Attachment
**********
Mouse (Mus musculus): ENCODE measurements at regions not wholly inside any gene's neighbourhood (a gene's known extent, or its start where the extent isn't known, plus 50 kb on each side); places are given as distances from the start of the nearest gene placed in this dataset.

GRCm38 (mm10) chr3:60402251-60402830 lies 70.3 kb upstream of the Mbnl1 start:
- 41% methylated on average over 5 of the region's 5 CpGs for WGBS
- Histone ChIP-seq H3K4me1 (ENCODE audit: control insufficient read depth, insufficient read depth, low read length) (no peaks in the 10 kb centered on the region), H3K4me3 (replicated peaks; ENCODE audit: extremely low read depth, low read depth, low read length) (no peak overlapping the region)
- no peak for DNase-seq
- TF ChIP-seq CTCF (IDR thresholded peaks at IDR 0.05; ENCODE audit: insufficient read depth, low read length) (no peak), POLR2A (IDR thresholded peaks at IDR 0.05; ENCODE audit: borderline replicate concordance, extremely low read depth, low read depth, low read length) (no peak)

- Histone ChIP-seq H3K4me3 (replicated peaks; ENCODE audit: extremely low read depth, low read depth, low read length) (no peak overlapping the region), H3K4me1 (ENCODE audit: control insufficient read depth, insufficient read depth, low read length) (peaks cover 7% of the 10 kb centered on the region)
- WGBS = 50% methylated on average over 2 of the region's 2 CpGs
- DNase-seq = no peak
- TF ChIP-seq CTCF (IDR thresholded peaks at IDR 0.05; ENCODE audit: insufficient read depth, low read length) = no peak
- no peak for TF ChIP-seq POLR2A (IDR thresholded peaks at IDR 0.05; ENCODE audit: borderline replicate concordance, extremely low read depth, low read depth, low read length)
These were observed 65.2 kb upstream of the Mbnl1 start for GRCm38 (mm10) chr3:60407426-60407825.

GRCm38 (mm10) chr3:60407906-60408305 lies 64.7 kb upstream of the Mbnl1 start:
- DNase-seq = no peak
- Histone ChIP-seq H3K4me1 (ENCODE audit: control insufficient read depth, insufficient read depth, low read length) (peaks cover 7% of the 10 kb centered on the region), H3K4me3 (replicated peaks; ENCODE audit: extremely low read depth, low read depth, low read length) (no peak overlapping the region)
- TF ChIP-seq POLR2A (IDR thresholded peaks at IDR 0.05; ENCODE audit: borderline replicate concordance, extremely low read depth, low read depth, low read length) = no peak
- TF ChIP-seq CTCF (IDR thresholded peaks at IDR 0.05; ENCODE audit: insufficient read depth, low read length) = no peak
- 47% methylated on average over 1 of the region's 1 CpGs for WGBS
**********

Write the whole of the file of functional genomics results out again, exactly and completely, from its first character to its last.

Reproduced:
Mouse (Mus musculus): ENCODE measurements at regions not wholly inside any gene's neighbourhood (a gene's known extent, or its start where the extent isn't known, plus 50 kb on each side); places are given as distances from the start of the nearest gene placed in this dataset.

GRCm38 (mm10) chr3:60402251-60402830 lies 70.3 kb upstream of the Mbnl1 start:
- 41% methylated on average over 5 of the region's 5 CpGs for WGBS
- Histone ChIP-seq H3K4me1 (ENCODE audit: control insufficient read depth, insufficient read depth, low read length) (no peaks in the 10 kb centered on the region), H3K4me3 (replicated peaks; ENCODE audit: extremely low read depth, low read depth, low read length) (no peak overlapping the region)
- no peak for DNase-seq
- TF ChIP-seq CTCF (IDR thresholded peaks at IDR 0.05; ENCODE audit: insufficient read depth, low read length) (no peak), POLR2A (IDR thresholded peaks at IDR 0.05; ENCODE audit: borderline replicate concordance, extremely low read depth, low read depth, low read length) (no peak)

- Histone ChIP-seq H3K4me3 (replicated peaks; ENCODE audit: extremely low read depth, low read depth, low read length) (no peak overlapping the region), H3K4me1 (ENCODE audit: control insufficient read depth, insufficient read depth, low read length) (peaks cover 7% of the 10 kb centered on the region)
- WGBS = 50% methylated on average over 2 of the region's 2 CpGs
- DNase-seq = no peak
- TF ChIP-seq CTCF (IDR thresholded peaks at IDR 0.05; ENCODE audit: insufficient read depth, low read length) = no peak
- no peak for TF ChIP-seq POLR2A (IDR thresholded peaks at IDR 0.05; ENCODE audit: borderline replicate concordance, extremely low read depth, low read depth, low read length)
These were observed 65.2 kb upstream of the Mbnl1 start for GRCm38 (mm10) chr3:60407426-60407825.

GRCm38 (mm10) chr3:60407906-60408305 lies 64.7 kb upstream of the Mbnl1 start:
- DNase-seq = no peak
- Histone ChIP-seq H3K4me1 (ENCODE audit: control insufficient read depth, insufficient read depth, low read length) (peaks cover 7% of the 10 kb centered on the region), H3K4me3 (replicated peaks; ENCODE audit: extremely low read depth, low read depth, low read length) (no peak overlapping the region)
- TF ChIP-seq POLR2A (IDR thresholded peaks at IDR 0.05; ENCODE audit: borderline replicate concordance, extremely low read depth, low read depth, low read length) = no peak
- TF ChIP-seq CTCF (IDR thresholded peaks at IDR 0.05; ENCODE audit: insufficient read depth, low read length) = no peak
- 47% methylated on average over 1 of the region's 1 CpGs for WGBS